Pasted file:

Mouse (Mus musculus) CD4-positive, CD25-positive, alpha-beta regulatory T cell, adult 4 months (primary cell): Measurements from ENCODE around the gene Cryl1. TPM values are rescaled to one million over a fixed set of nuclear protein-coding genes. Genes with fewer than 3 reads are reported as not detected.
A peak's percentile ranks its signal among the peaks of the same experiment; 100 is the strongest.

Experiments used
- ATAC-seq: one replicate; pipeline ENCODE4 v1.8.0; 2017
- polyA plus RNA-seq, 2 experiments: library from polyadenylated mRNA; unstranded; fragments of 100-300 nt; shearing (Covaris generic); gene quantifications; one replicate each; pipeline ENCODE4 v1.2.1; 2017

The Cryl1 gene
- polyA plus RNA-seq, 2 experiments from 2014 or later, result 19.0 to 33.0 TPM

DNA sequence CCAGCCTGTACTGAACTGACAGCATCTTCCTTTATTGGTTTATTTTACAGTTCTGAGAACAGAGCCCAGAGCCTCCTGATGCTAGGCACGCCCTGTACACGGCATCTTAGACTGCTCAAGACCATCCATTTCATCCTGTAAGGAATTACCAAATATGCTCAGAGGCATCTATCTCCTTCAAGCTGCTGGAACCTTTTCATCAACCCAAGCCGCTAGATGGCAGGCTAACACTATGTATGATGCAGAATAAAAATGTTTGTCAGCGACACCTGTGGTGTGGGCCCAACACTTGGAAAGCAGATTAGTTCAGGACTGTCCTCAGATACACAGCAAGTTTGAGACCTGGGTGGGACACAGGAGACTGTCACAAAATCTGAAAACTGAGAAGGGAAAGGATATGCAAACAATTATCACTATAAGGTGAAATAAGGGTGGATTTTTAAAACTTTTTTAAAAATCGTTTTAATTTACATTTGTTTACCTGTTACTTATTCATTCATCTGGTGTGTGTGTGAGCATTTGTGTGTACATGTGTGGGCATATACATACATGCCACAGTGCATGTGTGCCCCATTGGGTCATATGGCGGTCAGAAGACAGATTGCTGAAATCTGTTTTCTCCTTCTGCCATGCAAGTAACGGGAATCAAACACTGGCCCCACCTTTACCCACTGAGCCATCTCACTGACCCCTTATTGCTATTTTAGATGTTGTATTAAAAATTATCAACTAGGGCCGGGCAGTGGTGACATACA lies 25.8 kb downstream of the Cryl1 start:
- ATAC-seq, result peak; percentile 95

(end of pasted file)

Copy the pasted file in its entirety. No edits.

Mouse (Mus musculus) CD4-positive, CD25-positive, alpha-beta regulatory T cell, adult 4 months (primary cell): Measurements from ENCODE around the gene Cryl1. TPM values are rescaled to one million over a fixed set of nuclear protein-coding genes. Genes with fewer than 3 reads are reported as not detected.
A peak's percentile ranks its signal among the peaks of the same experiment; 100 is the strongest.

Experiments used
- ATAC-seq: one replicate; pipeline ENCODE4 v1.8.0; 2017
- polyA plus RNA-seq, 2 experiments: library from polyadenylated mRNA; unstranded; fragments of 100-300 nt; shearing (Covaris generic); gene quantifications; one replicate each; pipeline ENCODE4 v1.2.1; 2017

The Cryl1 gene
- polyA plus RNA-seq, 2 experiments from 2014 or later, result 19.0 to 33.0 TPM

DNA sequence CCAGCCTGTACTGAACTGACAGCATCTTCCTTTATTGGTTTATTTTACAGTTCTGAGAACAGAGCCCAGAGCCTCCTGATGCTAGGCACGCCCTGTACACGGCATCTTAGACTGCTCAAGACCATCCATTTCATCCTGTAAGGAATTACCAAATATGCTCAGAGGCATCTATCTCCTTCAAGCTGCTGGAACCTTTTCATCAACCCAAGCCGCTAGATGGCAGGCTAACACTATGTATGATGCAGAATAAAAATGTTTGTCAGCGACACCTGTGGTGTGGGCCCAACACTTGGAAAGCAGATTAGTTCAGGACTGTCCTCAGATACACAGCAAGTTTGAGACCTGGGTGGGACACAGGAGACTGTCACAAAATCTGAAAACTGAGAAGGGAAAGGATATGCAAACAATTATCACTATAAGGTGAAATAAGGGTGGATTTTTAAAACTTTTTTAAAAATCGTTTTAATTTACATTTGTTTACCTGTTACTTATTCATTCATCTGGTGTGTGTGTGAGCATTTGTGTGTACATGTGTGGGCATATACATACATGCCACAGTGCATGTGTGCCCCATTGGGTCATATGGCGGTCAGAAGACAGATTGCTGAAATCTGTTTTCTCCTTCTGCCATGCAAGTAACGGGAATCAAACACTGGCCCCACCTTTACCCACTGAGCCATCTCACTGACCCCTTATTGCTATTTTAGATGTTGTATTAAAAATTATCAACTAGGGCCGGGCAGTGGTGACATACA lies 25.8 kb downstream of the Cryl1 start:
- ATAC-seq, result peak; percentile 95